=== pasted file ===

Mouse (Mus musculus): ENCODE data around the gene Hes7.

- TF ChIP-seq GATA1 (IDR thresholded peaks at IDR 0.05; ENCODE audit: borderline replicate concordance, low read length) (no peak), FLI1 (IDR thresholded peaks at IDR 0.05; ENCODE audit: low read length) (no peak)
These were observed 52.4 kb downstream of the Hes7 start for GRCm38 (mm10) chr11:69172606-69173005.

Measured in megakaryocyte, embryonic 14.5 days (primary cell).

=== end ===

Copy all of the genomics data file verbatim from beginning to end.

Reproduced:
Mouse (Mus musculus): ENCODE data around the gene Hes7.

- TF ChIP-seq GATA1 (IDR thresholded peaks at IDR 0.05; ENCODE audit: borderline replicate concordance, low read length) (no peak), FLI1 (IDR thresholded peaks at IDR 0.05; ENCODE audit: low read length) (no peak)
These were observed 52.4 kb downstream of the Hes7 start for GRCm38 (mm10) chr11:69172606-69173005.

Measured in megakaryocyte, embryonic 14.5 days (primary cell).